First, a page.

In My View: Samir Dervisevic, Consultant Virologist
Consultant Virologist Samir Dervisevic has led our Specialist Virology Centre throughout the pandemic, testing patients’ samples across Norfolk and Waveney and conducting research to build our understanding of Covid-19 and help develop a vaccine. Now that a vaccine is here, he gives his views on the impact it could have.
“If you ask me as a Virologist whether I’m surprised by the warp speed at which Covid-19 vaccines have been developed, I have to say that I am not. If we look at the chain of events leading up to this moment, we can see why so much effort has been made.
“Just one year ago, in December 2019 – and now we learn it may even have been in October or November 2019 – cases of pneumonia of unknown cause occurred in the province of Hubei in China. In January 2020, a new coronavirus was identified as the aetiological agent and the genetic sequence of the virus became available. On 11 March, the World Health Organisation declared a pandemic and, since then, there have been worldwide more than 70 million cases and, sadly, 1,590,000 people have lost their lives.
“When epidemiologists were asked when there’d be a vaccine, the immediate answer was that the process of vaccine development meant that for any potential candidate vaccine we, as clinicians, scientists, governments, regulators and the public, needed scientific evidence of its efficacy and safety. Although giving any target day for the release of the vaccine would have amounted to speculation, some estimates in early spring 2020 stated that it might take at least 18 months to develop the first effective vaccines and therefore the likely date was spring 2021. However, the considerable effort made by scientists, pharmaceutical companies, governments and clinicians to develop the SARS Cov-2 vaccine resulted in an earlier than expected release of data from the clinical trials. In the autumn of 2020, the SARS CoV-2 vaccines moved into phase three clinical trials and, on 2 December, the Pfizer BioNTech vaccine was given emergency use authorisation by the UK regulator, the Medicines and Healthcare products Regulatory Agency (MHRA), making the UK first country to begin immunisation programme.
“Under normal circumstances it would take much longer than nine months since the pandemic was declared to release an effective vaccine – this process usually takes five years. However, these are not normal circumstances and several factors may explain why there is an emergency use authorisation for the Pfizer/BioNTech vaccine. We still do not have effective antiviral treatments for this disease and therefore immunisation is the only answer to this public health emergency.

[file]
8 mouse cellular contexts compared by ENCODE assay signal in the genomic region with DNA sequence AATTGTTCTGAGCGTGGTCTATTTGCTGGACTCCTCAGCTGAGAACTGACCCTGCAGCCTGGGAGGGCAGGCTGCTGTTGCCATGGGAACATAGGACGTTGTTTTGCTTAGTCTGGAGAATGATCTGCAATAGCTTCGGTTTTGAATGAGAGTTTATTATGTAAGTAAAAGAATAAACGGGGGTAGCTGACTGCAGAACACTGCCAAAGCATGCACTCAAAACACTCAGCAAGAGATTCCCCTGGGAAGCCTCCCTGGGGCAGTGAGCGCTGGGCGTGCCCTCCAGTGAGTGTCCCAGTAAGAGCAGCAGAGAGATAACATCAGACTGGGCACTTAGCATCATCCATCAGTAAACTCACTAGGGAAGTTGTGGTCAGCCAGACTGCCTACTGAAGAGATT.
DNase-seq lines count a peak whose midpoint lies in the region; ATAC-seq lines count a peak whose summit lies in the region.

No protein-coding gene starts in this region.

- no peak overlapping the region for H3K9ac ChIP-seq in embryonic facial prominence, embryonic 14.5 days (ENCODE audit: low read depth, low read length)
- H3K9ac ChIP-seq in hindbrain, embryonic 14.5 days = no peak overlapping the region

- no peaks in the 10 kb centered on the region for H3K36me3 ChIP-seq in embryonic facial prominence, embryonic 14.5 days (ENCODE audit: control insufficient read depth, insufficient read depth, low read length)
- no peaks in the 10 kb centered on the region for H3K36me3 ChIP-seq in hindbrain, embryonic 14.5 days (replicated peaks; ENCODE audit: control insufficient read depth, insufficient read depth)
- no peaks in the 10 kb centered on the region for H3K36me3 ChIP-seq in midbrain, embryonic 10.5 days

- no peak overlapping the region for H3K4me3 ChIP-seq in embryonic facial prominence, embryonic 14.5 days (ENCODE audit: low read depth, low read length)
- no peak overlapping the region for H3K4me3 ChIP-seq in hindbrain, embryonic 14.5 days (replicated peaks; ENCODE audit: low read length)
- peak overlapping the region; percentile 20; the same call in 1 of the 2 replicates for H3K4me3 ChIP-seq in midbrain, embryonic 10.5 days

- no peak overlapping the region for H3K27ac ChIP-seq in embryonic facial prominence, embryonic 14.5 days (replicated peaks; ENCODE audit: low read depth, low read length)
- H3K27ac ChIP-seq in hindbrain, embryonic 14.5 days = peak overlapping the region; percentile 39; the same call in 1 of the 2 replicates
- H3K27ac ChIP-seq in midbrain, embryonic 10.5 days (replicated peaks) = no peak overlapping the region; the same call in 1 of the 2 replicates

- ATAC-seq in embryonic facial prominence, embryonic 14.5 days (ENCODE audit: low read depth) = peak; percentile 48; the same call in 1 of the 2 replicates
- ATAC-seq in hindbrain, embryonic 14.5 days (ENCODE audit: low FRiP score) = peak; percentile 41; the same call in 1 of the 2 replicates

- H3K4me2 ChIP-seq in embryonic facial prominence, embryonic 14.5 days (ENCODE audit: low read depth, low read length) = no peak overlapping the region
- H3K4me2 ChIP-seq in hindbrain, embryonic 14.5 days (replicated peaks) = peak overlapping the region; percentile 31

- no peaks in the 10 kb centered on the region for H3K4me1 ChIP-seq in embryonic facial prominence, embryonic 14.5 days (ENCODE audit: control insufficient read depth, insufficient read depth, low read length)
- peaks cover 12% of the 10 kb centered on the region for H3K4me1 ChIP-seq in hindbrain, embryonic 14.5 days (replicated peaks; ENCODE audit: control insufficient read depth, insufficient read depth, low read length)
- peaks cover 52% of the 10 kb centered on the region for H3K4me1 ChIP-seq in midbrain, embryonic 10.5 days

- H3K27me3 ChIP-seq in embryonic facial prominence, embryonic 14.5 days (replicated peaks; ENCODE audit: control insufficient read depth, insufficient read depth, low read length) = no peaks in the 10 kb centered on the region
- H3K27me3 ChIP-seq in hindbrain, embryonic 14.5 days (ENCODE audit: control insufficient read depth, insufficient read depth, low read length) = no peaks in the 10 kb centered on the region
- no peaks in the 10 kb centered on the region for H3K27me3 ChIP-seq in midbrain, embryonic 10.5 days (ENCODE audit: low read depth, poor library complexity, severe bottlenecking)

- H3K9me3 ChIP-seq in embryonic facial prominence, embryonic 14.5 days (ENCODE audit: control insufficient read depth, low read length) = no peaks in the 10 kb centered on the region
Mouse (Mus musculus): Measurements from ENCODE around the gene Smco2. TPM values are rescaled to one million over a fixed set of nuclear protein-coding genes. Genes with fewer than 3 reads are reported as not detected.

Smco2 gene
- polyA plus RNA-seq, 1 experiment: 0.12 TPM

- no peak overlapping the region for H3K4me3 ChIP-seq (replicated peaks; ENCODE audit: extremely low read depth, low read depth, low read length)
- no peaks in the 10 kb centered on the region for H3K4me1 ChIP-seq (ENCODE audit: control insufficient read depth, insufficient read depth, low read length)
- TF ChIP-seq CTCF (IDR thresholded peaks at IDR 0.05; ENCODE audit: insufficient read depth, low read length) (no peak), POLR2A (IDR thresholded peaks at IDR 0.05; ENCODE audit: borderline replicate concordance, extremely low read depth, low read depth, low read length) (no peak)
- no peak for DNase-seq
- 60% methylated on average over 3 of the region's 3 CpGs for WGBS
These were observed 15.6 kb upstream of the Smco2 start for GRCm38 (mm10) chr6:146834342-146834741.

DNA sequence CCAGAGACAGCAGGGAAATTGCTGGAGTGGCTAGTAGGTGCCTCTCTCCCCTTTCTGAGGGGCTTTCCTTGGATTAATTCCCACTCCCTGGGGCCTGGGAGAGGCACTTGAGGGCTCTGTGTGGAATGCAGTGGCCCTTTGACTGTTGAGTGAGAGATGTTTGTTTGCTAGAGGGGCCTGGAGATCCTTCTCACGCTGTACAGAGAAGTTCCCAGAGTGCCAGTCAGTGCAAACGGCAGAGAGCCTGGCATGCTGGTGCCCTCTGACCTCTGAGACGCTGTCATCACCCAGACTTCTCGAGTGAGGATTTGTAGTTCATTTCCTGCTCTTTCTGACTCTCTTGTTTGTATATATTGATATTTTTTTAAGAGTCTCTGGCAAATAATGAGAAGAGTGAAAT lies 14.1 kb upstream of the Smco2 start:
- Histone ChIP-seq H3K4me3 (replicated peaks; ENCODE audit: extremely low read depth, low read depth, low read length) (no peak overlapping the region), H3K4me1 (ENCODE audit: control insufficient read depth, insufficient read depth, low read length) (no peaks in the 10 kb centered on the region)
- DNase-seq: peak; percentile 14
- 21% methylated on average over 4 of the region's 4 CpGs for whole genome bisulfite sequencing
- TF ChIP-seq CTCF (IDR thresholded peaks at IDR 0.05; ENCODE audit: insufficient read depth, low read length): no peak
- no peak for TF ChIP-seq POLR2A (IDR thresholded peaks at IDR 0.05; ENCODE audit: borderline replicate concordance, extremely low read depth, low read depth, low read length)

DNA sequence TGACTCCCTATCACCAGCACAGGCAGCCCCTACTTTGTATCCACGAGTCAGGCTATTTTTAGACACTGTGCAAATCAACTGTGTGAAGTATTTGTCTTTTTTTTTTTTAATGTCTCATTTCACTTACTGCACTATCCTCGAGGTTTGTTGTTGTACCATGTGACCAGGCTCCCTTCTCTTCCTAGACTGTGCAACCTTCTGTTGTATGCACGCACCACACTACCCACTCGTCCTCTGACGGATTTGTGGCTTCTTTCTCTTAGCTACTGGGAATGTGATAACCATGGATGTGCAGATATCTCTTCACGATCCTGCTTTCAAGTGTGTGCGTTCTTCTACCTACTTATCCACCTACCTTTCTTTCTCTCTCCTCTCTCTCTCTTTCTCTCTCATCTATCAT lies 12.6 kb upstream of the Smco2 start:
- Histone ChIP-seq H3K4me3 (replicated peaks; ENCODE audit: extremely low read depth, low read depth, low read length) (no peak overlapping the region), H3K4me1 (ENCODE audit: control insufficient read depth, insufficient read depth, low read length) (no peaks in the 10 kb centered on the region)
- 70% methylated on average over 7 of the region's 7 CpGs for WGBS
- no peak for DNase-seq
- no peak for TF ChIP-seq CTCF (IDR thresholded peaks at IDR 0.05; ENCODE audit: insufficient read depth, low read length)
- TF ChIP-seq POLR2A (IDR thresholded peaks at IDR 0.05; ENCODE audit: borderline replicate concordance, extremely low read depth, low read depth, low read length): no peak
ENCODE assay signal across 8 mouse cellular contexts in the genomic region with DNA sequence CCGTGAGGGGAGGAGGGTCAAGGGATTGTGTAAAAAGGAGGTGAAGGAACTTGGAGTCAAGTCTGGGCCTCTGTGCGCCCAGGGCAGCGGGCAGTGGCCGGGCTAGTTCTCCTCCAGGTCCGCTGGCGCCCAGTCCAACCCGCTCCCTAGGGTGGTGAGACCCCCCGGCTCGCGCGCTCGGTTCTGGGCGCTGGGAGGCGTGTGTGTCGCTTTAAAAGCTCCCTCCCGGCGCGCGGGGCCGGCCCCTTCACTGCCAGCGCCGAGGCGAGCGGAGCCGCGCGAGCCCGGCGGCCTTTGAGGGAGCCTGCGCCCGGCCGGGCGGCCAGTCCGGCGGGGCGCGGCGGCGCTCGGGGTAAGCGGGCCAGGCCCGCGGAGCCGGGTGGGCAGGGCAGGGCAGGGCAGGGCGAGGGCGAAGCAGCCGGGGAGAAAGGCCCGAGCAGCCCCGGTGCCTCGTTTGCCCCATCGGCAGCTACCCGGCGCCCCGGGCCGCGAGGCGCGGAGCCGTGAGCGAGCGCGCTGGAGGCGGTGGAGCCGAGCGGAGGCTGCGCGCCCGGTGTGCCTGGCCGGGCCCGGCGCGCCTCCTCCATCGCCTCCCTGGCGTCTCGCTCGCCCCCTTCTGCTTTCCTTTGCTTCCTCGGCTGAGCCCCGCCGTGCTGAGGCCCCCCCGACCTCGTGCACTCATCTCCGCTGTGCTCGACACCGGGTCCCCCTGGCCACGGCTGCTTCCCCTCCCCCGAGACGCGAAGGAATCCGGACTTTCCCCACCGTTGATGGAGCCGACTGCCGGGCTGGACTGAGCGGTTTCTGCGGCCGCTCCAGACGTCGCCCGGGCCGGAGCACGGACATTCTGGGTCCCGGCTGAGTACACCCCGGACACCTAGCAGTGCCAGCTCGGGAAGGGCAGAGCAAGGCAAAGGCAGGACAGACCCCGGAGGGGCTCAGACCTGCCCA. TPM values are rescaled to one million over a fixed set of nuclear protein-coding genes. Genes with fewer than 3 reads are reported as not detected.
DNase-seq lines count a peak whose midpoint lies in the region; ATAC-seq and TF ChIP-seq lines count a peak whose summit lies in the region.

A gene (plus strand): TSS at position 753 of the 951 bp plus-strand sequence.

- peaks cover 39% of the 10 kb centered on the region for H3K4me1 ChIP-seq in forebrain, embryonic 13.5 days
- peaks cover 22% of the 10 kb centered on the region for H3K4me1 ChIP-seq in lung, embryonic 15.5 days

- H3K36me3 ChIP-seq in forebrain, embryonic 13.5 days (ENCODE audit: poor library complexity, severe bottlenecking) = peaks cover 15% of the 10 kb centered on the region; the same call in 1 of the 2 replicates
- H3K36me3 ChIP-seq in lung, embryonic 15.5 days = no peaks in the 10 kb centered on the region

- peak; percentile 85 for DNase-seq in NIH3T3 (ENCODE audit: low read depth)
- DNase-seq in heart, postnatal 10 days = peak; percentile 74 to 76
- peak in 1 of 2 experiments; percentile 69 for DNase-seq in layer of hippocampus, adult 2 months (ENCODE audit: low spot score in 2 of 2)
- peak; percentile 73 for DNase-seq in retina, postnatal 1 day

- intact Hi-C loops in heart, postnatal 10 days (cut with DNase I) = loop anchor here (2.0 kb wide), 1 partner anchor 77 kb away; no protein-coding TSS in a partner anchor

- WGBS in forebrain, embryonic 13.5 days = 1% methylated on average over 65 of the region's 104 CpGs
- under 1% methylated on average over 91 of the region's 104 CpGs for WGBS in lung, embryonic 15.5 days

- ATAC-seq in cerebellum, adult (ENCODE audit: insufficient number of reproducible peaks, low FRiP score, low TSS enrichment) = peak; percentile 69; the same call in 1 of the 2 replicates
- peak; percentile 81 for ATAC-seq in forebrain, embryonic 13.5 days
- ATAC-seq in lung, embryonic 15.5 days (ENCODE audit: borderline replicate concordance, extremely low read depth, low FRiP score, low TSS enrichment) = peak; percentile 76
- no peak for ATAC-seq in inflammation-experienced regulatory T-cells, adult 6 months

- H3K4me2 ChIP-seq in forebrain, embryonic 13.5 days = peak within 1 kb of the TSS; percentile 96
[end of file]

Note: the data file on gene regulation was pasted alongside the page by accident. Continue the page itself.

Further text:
“In public health emergencies, such as a pandemic, the vaccine development process may be atypical and national governments, universities, academics, clinicians and many, many others joined the race to find a vaccine and stop the disastrous impact of the pandemic. There has been unprecedented global collaboration and a huge amount of research. Fortunately, we also benefitted from the work done to find a vaccine for the SARS CoV- 1 following the pandemic in 2003, a closely-related virus to the current pathogen causing pandemic. Moreover, in the UK for instance, there has been pandemic preparedness over the last decade and different consortia such as the ISARIC have been preparing for such an event for well over six years.
“Generally, pharmaceutical companies take years to develop vaccines because funding is hard to find but, this time, a great amount of funding for the vaccine clinical trials has been released early on. Governments invested hundreds of millions of pounds, giving the vaccine companies the confidence to go ahead.
“The Pfizer/BioNTech and Moderna vaccines are messenger RNA vaccines which use fragments of the virus’s genetic code to create an immune reaction, while the Oxford University / AstraZeneca vaccine uses an adenovirus vector – a safe, engineered virus that produces an immune reaction. The mRNA type of vaccines have a completely different way of production from the classical vaccines. They are not produced in eggs or cell lines but in plasmids. They provide flexibility in the design and expression of vaccine antigens that mimic the structure and expression of the antigen during natural infection. The advantage of the mRNA manufacturing platforms is the ability to rapidly produce large quantity of vaccine doses against a new emerging pathogen such as the SARS CoV-2.